Full-bodied black tea is assertive, like a successful, vigorous gentleman. To brew it well, the water should be near boiling point. Relating to a vigorous, assertive gentleman is very different from relating to a teenager. It’s not just that gentlemen are unafraid of challenges; they prefer challenges. In the someway, black tea prefers water near the boiling point. If the water is not hot enough, many qualities of the tea do not develop. Like a vigorous, successful gentleman, black tea is straightforward and forthcoming. Unlike oolong, which can be steeped several times with increasing subtle difference, black tea does not gradually reveal different aspects with successive steepings. Every steeping remains the same (though it may become weaker). It is what it is, and presents itself fully from the beginning.
While a youngster can quickly lose the energy of youth, a mature person has endurance. In the same way, green tea may lose its freshness quickly, but black tea retains its flavor for years.
In the West, most black tea is sold in the form of tea blends, a combination of teas from different areas. This allows tailoring the blend to many different customer tastes and creates a more uniform quality. However, blending teas creates a loss of distinctiveness of teas produced at particular time in particular areas.
In a traditional family, in addition to parent and children, to have mellow and affectionate grandparents are an added blessing. In the tea family, there is this added blessing –- Pu-erh Tea. To be continued…..
Oolong tea is a partially fermented tea. The process of making oolong tea is consider being the most exquisite and refined tea-making technique. Oolong tea combines the mellow sweetness of black tea and the fresh fragrance of green tea. From the point of the Yin-Yang theory, green tea is more yin, black tea is more yang. Oolong tea being in-between, is the most balance variety of tea, harmonizing both yin and yang qualities.
The oolong tea making process includes withering, fermenting, kill-green, kneading, and roasting. This complicated process allows for the creation of a range of subtle, deep flavors and aromas. The aromas can range from flowery to fruity, from nutty to woody, and even a honey quality. It is possible to produce complex blends of bitterness, sweetness, and astringency, allowing for the creation of a great variety of tea. The most distinctive feature of oolong tea is the lingering aftertaste, which is less noticeable in either green tea or black tea. Thus, oolong tea is the favor of a true tea connoisseur.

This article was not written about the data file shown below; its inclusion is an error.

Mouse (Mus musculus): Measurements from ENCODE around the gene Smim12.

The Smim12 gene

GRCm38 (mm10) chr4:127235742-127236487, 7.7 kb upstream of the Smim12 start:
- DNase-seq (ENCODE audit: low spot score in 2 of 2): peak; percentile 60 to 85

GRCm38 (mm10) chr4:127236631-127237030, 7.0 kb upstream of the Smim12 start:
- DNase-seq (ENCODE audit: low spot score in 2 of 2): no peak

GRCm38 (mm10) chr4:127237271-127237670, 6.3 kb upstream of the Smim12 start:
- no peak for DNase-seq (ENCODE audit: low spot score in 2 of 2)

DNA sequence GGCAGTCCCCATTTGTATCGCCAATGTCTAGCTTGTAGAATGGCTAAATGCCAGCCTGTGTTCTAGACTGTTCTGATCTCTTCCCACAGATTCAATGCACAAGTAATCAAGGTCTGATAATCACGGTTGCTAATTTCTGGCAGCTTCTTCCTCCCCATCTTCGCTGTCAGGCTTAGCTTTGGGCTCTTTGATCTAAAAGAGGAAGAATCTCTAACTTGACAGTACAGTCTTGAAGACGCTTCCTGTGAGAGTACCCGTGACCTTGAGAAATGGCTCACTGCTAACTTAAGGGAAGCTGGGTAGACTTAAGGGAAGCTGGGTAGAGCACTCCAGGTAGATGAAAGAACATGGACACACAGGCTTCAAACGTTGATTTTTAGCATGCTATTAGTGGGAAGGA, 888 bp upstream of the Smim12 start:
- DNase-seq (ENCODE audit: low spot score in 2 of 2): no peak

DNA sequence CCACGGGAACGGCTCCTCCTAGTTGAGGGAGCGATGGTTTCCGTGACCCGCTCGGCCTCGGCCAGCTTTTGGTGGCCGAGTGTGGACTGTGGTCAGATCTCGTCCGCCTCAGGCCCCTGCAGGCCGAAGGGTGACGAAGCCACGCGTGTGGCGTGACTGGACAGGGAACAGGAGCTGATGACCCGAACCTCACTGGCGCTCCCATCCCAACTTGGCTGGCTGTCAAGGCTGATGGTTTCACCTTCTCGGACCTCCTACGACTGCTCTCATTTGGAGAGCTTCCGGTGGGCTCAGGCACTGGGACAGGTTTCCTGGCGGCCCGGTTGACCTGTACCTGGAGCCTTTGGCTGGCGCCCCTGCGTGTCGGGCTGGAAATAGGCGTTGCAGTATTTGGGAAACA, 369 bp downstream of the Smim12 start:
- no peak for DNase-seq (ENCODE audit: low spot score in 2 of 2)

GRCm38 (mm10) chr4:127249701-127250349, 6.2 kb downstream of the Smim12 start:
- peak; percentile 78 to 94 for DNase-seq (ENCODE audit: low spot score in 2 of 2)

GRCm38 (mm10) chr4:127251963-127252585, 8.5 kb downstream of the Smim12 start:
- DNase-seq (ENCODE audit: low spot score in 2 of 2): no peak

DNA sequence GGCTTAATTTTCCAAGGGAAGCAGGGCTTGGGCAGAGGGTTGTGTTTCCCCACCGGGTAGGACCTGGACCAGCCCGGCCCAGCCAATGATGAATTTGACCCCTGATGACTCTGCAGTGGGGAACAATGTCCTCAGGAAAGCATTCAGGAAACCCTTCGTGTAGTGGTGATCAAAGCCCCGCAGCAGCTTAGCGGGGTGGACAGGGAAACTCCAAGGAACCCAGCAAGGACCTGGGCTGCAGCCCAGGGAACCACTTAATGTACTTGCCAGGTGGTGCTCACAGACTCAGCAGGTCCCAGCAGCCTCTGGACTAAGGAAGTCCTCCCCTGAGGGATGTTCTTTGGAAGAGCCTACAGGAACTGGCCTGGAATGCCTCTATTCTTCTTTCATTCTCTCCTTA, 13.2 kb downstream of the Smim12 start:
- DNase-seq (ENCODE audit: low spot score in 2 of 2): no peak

Most oolong is produced in Taiwan, and the Fujian province in China. Da Hong Pao and Tie Guan Yinare the most well-known tea from Fujian province. The best oolong tea is produced in the high mountains of Taiwan. It includes: Day Yu Ling, Li Shan, Ali Shan, Shan Lin Xi, Dong Ding, and Bai Hao Oolong.
Oolong tea is like a sophisticated, mature lady: knowledgeable and strong, able to endure hardships and challenges. In contrast to green tea, oolong tea can be brewed at temperature at 90-100 C (195-212 F) without making the tea too bitter. The first steeping reveals the light aroma and sweet taste. With subsequent steeping, the aroma changes and the taste has more bite; the initial floral taste may become fruity or even nutty. Good oolong tea can be steeped 5 to10 times or more, with subtle differences in each steeping. This discovery process is a distinctive aspect of good oolong tea; as with a sophisticated lady, every encounter reveals new discoveries and increasing depth.
With a teenager and a sophisticated and mature lady in a family, let’s get ready to introduce the father figure, the assertive gentleman—Black Tea. To be continued…
There are over a couple hundred varieties of tea in China and there are many ways to classify them: by locality, by harvest season, by processing method, and by the form of the finished product. The varying characteristics of tea –color, aroma, taste, and form –are largely the result of enzymatic oxidation. This process is traditionally called “fermentation,” even though it is not actually caused by yeast or other organisms.